Mountain Pasture Sbrinz

One of Switzerland’s most famous cheeses, Sbrinz has a long history; the origins of its production are thought to date back to Roman times. It has been produced and sold as Sbrinz since 1530, the year from which documents in Bern’s public record office report the sale of a huge quantity of cheese, carried by a caravan that set out for Italy from the central Swiss town of Brienz, most probably the origin of the cheese’s name.
Before that period it was known as Schwyzer or Spalen, and was commonly sold under those names outside of central Switzerland. The mule track that crossed the passes of Grimsel and Gries on the way to Domodossola, one of the most trodden routes, is known as “Via Sbrinz” .

The raw milk from the evening milking is mixed with the morning milk, one of which is partially skimmed. The milk is processed in traditional copper caldrons and curdled at a temperature of 32°C (90°F). The curd is broken with a tool called a lira (lyre), carefully reheated until it reaches a temperature between 54°C and 57°C (129-136°F), then firmly pressed into round molds. The Sbrinz forms are then soaked in brine for 15 to 20 days. The exudation phase follows, and then an initial drying. This lasts for around four weeks, during which a natural film of grease forms on the cheese’s surface. This is rubbed off with a cloth once a week. Sbrinz is traditionally aged vertically, on pine boards in cellars. The large cheeses age for at least 16 months. The best cheeses are left for 24 months and called Sbrinz AOC, while the others are consumed after 18-20 months of aging. These cheeses are then cut into thin shavings using a special slicer, common around the country.

The project was set up to promote high-quality production, carried out exclusively in alpine dairies during the summer. The cows, mostly Brown Swiss, graze only on the best pastures.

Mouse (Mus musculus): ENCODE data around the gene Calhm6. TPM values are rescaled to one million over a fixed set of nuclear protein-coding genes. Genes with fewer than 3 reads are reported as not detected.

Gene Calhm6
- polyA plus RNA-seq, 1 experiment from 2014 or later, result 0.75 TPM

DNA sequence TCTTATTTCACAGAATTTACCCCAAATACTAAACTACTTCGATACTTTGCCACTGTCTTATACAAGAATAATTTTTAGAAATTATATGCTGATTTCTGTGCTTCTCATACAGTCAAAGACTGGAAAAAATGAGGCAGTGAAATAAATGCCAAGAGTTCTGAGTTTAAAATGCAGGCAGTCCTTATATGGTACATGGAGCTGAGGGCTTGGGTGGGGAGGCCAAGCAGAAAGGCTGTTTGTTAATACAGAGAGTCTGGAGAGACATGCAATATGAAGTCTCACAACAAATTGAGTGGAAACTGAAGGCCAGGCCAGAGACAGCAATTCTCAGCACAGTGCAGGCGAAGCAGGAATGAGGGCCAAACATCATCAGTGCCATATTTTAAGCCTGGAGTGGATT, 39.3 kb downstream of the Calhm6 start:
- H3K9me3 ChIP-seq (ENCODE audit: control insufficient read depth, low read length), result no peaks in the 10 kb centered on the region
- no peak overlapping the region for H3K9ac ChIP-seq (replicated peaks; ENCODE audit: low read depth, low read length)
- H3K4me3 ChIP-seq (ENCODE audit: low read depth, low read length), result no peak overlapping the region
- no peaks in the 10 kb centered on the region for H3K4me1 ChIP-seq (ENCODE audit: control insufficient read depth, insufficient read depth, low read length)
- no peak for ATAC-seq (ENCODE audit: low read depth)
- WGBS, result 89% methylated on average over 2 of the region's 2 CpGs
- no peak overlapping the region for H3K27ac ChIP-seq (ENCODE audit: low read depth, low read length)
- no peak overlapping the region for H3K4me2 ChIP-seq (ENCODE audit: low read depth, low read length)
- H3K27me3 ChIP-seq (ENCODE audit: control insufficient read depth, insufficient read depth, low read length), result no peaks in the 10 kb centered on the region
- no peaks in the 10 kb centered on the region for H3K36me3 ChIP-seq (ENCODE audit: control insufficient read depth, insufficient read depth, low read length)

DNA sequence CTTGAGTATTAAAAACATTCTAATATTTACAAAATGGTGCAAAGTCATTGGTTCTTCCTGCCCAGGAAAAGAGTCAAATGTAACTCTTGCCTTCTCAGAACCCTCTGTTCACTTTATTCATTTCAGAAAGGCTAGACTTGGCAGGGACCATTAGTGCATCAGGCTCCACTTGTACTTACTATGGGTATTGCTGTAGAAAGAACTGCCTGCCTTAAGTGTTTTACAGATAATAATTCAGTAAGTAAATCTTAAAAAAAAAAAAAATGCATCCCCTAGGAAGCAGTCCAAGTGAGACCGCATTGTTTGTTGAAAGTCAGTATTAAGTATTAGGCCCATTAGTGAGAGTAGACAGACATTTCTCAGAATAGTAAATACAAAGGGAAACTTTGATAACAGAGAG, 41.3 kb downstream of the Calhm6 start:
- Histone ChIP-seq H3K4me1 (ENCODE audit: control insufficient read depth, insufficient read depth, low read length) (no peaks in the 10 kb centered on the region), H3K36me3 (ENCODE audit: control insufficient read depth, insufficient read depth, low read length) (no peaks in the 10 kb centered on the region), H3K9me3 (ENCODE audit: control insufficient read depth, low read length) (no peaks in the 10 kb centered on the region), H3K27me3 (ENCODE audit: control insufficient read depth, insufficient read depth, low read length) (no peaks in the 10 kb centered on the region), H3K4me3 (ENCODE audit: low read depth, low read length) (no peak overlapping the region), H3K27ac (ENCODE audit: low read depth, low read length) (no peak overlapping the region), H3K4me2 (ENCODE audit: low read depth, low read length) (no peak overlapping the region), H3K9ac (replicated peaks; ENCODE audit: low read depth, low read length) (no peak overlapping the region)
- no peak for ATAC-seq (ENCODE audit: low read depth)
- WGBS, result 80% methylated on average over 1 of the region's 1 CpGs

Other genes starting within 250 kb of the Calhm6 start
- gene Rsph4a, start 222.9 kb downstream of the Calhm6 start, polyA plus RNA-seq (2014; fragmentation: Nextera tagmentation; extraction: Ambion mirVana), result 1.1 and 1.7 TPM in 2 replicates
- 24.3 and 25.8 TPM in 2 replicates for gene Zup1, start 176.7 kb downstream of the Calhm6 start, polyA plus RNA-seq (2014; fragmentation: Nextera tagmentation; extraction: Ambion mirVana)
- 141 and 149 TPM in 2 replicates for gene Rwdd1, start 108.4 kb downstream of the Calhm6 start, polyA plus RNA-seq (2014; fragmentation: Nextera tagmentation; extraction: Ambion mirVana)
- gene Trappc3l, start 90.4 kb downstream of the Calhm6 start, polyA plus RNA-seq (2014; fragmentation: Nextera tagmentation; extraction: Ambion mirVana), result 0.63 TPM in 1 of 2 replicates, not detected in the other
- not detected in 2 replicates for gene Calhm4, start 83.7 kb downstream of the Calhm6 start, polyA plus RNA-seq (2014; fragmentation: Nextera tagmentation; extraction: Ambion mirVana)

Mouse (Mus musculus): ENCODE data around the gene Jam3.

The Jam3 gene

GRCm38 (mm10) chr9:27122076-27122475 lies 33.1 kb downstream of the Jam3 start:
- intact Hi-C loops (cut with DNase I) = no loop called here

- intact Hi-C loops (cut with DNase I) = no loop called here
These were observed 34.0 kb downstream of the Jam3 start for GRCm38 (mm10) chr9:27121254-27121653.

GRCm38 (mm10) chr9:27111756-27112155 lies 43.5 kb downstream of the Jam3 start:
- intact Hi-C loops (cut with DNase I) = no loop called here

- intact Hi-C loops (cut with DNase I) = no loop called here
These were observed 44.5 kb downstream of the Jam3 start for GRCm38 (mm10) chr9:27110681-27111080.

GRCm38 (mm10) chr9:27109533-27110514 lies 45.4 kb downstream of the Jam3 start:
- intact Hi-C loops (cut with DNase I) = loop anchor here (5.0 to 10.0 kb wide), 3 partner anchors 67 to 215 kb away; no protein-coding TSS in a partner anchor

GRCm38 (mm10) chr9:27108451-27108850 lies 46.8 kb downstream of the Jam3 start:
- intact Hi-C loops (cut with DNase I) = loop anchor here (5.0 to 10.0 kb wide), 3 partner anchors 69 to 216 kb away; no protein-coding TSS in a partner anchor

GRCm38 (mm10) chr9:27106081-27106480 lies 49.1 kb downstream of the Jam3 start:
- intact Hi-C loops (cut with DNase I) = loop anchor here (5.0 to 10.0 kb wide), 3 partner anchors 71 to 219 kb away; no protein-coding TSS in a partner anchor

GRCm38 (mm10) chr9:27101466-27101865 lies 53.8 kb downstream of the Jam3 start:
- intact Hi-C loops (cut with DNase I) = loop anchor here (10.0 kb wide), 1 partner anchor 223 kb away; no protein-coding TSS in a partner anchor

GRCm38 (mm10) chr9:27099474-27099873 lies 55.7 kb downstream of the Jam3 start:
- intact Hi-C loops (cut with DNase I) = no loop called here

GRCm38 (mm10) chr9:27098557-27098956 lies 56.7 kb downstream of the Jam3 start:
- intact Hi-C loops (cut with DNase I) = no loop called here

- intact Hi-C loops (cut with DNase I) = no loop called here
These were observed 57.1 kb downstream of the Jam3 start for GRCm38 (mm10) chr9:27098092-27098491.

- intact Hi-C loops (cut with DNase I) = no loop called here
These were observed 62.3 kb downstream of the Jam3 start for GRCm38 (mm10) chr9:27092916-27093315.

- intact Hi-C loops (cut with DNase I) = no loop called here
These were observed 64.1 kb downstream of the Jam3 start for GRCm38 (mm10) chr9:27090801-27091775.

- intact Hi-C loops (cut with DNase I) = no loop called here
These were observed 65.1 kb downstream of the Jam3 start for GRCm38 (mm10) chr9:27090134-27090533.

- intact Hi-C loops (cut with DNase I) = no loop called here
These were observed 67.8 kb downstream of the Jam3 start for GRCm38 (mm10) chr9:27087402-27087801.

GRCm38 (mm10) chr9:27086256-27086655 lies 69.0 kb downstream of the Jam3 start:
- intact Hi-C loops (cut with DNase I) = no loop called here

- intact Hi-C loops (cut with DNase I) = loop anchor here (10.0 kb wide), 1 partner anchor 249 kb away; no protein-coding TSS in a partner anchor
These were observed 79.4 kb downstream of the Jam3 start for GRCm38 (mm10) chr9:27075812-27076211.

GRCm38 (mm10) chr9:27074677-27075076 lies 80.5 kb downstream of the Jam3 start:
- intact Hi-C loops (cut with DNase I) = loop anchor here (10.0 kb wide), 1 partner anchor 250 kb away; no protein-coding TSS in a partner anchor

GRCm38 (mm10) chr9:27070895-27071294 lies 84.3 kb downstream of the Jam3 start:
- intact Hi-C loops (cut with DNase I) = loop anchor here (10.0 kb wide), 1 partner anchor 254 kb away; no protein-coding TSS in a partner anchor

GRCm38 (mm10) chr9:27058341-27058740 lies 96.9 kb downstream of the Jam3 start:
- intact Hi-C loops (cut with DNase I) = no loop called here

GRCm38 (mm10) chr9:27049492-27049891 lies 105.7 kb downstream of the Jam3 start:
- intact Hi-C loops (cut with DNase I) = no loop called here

Production area
Obwalden and Nidwalden cantons, central Switzerland

Presidium supported by
Coop Switzerland

Supported by

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Swiss Alps (Nidwalden)
Svizzera

Traditional Emmentaler

Emmentaler takes its name from the Emme valley in Bern canton, where dairy production can be traced back to the 12th century. Here, dairy production was supported by abundant pastures, pure, cool waters and the tradition of Kühwesen, a custom in which ownership of family farmhouses was passed on to the youngest son, forcing the other brothers to pursue alternatives, such as cheese production. Under these conditions, an important cheesemaking tradition developed, becoming a guarantee of artisanal expertise for “difficult” cheeses such as Emmentaler. The difficulty lies in the long and complex production technique, as well as the effort of handling the large forms the Emmentaler is shaped into, often around 100 kg.

The established Emmentaler Presidium supports an old method of production. The particularly long aging period (at least 12 months) in natural cellars is an example of the implementation of Slow Food philosophy.

Production area
Emme valley, Bern canton

Presidium supported by
Coop Svizzera

 

Raw Milk Vacherin Fribourgeois

The Vacherin Fribourgeois is a semi-hard and semi-cooked cheese made in the Canton of Fribourg, not to be confused with Vacherin Mont d’Or, a creamy, small sized cheese produced in the Jura Region.